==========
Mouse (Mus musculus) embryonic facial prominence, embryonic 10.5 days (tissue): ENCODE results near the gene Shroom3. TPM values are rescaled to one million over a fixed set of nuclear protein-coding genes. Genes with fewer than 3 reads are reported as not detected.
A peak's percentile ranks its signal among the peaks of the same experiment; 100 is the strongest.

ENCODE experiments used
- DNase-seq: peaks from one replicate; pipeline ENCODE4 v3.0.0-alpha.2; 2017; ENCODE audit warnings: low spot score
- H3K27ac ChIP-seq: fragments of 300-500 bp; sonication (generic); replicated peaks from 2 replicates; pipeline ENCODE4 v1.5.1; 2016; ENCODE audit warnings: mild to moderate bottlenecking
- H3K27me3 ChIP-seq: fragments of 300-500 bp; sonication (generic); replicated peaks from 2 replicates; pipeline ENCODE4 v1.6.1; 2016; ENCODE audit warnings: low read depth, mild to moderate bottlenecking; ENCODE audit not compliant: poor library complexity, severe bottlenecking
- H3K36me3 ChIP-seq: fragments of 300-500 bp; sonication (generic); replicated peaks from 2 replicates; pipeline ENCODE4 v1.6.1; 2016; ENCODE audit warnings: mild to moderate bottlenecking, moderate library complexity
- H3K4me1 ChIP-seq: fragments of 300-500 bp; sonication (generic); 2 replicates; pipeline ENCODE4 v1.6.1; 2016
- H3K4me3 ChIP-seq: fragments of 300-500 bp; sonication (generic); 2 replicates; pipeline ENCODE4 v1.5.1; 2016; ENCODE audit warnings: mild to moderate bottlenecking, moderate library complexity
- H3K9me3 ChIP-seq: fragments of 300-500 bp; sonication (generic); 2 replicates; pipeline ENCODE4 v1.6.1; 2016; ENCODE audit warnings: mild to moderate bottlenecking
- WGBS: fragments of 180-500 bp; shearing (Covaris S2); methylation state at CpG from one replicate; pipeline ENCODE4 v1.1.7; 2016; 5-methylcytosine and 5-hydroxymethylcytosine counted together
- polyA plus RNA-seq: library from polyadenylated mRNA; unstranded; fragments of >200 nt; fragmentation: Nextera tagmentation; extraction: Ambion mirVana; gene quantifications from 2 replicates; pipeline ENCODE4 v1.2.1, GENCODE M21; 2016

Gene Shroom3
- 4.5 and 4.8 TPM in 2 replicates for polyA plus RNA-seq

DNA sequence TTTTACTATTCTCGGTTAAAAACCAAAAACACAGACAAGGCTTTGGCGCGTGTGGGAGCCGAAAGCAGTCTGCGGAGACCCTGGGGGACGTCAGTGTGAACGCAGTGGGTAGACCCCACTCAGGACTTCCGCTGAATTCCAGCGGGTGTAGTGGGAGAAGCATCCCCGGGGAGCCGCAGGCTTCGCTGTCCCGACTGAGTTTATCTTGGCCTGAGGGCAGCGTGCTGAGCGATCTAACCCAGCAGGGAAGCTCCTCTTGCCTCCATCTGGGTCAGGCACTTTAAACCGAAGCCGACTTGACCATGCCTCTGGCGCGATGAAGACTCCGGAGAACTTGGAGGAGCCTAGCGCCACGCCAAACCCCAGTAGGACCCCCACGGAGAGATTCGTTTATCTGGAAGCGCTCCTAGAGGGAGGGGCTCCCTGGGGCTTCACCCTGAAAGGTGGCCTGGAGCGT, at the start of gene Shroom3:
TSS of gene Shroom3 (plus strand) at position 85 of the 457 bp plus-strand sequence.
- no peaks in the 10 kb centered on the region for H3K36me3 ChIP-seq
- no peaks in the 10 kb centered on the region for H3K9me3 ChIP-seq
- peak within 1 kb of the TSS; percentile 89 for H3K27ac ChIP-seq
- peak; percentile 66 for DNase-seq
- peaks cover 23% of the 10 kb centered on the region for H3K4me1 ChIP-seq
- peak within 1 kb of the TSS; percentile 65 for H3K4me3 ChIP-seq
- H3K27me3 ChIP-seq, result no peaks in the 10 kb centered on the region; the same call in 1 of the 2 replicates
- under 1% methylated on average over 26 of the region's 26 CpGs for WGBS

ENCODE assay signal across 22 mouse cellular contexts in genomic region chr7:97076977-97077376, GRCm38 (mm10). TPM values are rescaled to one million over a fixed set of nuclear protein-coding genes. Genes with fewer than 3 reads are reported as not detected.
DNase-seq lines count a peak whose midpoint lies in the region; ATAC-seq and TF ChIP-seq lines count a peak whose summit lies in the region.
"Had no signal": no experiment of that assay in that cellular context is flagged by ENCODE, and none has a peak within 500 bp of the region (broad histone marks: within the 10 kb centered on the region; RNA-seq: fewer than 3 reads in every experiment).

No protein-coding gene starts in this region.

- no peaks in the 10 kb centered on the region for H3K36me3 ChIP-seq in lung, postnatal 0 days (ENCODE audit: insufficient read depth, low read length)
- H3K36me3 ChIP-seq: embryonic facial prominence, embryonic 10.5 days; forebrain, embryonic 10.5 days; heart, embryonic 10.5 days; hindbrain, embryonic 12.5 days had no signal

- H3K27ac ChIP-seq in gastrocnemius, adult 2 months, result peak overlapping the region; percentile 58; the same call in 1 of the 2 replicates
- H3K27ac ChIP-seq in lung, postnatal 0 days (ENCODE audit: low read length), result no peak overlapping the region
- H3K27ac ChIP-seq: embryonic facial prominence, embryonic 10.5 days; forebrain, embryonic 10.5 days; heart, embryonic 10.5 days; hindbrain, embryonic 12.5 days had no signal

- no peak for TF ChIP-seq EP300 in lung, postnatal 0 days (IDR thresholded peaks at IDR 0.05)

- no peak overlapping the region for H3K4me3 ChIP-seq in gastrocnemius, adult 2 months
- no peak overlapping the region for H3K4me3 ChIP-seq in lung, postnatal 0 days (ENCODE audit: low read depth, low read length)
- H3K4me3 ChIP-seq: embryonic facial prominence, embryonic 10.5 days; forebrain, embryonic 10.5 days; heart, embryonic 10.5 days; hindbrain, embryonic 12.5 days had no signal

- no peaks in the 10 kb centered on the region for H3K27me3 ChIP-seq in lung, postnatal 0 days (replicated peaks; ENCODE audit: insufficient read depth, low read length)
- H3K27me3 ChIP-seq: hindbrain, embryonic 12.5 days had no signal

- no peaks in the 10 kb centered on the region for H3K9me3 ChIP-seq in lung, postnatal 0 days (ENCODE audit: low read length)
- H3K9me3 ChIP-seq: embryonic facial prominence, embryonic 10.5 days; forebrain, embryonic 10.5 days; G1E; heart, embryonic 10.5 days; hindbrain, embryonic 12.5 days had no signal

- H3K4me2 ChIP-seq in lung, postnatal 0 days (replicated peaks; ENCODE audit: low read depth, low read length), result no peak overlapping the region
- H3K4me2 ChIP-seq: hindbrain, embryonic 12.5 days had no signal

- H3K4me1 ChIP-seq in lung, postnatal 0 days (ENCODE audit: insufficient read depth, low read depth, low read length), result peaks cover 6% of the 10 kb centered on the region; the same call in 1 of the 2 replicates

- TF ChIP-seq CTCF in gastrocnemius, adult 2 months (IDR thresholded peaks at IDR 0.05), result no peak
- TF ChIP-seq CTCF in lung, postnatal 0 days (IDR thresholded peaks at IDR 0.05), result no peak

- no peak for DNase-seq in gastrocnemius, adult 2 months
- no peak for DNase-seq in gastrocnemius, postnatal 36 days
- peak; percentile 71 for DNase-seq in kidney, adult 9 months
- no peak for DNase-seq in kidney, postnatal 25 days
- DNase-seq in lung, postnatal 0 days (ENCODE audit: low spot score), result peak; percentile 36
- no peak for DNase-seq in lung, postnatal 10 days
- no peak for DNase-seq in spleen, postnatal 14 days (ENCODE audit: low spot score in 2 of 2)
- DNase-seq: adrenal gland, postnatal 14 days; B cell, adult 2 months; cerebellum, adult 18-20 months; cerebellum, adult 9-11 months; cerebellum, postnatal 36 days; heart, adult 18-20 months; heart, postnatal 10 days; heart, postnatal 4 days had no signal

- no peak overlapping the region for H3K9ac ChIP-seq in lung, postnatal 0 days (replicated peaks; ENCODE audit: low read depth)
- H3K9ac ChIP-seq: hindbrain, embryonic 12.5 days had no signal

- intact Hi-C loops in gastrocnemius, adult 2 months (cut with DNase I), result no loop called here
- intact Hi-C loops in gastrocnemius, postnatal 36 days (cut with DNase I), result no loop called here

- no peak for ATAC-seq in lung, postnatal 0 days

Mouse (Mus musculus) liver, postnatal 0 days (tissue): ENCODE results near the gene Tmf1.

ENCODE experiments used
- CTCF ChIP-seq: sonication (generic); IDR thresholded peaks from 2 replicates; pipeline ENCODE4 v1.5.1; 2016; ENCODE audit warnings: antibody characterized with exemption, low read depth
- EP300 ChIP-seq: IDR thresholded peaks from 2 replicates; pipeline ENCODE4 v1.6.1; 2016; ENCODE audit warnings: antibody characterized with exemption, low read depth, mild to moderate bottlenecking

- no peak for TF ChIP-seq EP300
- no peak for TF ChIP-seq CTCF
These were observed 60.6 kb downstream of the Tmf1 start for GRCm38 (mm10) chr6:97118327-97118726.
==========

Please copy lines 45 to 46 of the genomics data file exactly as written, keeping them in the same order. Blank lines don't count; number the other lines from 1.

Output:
- TF ChIP-seq CTCF in gastrocnemius, adult 2 months (IDR thresholded peaks at IDR 0.05), result no peak
- TF ChIP-seq CTCF in lung, postnatal 0 days (IDR thresholded peaks at IDR 0.05), result no peak